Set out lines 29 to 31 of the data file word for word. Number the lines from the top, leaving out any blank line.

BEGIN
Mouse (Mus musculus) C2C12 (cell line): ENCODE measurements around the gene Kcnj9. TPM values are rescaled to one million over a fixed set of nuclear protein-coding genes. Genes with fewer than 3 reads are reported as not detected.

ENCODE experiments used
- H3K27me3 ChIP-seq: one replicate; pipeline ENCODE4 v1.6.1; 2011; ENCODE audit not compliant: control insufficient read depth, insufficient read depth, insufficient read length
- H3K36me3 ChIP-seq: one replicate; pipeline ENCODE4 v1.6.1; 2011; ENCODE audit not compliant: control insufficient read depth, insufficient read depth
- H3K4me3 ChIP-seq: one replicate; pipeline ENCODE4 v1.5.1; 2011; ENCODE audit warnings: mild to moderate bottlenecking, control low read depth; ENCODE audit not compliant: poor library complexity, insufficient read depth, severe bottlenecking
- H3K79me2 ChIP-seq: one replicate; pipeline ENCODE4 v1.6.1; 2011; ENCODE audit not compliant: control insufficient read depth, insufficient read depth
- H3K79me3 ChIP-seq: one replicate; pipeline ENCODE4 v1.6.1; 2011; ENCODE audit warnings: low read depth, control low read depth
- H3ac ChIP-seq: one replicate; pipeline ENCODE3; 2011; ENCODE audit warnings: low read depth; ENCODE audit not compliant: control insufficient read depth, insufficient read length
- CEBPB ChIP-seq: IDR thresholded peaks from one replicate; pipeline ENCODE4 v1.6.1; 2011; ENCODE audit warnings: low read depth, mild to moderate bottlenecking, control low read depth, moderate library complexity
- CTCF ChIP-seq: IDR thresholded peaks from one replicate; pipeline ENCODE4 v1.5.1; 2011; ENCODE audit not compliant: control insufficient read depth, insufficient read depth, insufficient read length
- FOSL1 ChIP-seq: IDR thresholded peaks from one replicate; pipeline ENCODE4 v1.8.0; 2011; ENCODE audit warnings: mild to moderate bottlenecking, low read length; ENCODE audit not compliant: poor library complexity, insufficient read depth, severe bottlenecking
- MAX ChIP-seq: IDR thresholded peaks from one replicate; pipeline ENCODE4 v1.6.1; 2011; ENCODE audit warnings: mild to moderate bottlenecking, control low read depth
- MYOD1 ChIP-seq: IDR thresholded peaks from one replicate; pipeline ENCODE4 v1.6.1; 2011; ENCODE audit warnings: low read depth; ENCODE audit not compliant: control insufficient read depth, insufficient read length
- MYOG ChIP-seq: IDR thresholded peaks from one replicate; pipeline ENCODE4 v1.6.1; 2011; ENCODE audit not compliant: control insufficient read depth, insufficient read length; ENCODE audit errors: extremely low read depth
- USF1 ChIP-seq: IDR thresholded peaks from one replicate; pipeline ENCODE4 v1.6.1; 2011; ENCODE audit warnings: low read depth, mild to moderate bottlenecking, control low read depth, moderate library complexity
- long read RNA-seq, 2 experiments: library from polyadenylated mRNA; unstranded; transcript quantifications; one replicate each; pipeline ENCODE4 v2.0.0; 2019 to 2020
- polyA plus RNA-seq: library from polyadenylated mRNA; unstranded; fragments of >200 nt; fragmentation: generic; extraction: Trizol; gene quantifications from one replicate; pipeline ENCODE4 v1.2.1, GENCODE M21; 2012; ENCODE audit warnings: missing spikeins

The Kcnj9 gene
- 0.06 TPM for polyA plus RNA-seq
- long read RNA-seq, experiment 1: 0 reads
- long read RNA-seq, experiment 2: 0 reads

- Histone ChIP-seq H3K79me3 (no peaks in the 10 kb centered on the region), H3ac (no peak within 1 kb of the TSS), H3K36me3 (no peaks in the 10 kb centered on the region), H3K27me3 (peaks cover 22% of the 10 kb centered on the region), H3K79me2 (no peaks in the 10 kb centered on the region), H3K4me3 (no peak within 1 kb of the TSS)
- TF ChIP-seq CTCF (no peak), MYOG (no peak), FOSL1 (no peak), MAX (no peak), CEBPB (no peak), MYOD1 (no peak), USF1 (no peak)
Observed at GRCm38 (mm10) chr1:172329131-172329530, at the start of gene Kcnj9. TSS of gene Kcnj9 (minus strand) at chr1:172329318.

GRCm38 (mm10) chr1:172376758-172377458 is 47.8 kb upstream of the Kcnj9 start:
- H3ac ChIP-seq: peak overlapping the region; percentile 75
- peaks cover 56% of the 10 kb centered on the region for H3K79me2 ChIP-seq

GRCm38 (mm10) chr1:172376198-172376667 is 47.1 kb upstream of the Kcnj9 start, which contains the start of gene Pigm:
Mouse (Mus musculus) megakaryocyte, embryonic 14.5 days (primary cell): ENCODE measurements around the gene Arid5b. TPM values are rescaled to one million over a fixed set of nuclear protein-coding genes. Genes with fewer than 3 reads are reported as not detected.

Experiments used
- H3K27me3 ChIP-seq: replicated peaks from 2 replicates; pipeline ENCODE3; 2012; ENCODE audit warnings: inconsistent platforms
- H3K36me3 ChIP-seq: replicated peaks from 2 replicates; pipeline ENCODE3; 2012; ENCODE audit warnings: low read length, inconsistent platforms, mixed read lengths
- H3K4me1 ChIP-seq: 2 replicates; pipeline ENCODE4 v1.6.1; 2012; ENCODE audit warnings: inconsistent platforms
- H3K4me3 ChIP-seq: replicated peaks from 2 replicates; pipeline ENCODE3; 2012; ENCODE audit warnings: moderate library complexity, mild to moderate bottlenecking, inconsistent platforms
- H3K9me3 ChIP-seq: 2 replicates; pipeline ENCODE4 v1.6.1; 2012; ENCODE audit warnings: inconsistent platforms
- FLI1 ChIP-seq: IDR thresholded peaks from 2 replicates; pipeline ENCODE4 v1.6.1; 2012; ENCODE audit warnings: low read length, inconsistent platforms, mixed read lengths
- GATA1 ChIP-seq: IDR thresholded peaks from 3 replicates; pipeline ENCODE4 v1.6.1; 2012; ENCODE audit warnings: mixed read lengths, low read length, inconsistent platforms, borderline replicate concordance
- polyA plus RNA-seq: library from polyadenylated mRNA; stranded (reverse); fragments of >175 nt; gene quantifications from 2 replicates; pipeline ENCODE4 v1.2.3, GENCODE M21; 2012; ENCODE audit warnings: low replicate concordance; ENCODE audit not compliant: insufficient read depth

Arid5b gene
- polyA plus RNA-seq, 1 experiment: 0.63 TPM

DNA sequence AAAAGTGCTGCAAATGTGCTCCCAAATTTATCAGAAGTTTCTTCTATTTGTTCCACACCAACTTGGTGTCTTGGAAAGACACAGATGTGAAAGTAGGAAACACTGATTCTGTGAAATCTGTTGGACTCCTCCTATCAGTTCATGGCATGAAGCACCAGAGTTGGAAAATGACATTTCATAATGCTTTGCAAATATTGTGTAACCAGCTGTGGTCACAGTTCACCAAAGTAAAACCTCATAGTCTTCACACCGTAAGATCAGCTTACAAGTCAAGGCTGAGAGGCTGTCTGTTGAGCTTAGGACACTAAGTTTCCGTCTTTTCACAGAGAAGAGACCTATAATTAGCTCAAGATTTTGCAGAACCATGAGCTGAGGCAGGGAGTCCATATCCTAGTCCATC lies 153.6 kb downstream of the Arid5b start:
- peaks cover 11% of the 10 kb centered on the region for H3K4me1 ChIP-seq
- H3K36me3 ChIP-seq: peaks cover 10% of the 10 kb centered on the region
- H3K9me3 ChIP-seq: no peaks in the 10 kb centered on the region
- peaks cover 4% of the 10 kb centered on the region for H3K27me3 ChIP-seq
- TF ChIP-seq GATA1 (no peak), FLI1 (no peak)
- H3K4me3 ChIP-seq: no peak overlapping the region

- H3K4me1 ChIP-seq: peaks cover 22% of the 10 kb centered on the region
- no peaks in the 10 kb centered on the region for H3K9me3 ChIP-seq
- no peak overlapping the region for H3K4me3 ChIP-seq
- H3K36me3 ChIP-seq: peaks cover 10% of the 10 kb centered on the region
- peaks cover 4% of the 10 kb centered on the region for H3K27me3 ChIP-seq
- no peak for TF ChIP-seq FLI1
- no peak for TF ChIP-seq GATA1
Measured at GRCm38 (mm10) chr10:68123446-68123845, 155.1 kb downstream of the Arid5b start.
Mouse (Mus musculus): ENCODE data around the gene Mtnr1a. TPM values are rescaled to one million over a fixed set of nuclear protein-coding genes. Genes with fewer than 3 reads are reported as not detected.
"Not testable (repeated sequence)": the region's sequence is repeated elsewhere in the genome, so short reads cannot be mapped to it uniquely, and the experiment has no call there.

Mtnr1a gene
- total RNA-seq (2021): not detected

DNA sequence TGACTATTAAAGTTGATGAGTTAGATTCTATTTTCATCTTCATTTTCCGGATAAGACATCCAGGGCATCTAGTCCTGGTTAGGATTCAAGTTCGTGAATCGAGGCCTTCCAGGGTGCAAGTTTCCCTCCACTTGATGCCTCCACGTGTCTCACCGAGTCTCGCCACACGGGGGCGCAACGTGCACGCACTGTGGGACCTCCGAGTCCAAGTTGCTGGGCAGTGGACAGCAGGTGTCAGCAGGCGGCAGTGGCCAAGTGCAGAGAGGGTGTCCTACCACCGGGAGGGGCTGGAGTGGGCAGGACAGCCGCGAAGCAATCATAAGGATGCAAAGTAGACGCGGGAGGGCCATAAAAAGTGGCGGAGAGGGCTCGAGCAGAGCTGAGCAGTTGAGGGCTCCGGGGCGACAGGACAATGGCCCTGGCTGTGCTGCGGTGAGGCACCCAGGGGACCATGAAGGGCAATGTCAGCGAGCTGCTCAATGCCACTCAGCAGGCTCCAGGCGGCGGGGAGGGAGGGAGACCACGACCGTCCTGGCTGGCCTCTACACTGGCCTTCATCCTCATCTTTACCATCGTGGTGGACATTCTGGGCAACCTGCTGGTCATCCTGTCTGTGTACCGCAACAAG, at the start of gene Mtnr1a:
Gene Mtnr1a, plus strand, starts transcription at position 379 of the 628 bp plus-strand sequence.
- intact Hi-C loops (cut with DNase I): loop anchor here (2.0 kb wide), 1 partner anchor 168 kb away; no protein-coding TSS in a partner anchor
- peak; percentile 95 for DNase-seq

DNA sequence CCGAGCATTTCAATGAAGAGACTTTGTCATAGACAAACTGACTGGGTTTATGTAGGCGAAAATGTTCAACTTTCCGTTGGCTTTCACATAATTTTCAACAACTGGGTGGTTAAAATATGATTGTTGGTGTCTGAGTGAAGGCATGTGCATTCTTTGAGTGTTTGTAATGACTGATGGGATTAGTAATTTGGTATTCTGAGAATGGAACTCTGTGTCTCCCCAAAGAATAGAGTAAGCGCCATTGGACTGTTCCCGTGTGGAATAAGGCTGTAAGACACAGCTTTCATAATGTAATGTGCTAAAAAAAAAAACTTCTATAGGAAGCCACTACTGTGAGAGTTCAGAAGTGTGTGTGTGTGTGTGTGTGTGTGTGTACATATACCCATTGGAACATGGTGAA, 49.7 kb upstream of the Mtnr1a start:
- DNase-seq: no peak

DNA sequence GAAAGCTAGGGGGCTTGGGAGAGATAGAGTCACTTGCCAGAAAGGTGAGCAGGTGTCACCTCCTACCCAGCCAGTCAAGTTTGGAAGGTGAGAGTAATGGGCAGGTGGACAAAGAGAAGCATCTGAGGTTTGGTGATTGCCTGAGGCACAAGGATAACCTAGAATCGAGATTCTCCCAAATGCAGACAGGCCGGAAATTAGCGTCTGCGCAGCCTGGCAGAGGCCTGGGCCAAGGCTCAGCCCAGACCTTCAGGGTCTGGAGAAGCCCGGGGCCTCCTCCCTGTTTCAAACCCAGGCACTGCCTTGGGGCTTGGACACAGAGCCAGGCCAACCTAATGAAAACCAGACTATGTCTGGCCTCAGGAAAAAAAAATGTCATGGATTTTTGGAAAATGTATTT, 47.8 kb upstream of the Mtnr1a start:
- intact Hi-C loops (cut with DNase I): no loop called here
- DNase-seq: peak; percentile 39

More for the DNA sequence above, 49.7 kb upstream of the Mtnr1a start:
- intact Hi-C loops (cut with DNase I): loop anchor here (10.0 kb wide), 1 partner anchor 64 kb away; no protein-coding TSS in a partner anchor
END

Mouse (Mus musculus) megakaryocyte, embryonic 14.5 days (primary cell): ENCODE measurements around the gene Arid5b. TPM values are rescaled to one million over a fixed set of nuclear protein-coding genes. Genes with fewer than 3 reads are reported as not detected.

Experiments used
- H3K27me3 ChIP-seq: replicated peaks from 2 replicates; pipeline ENCODE3; 2012; ENCODE audit warnings: inconsistent platforms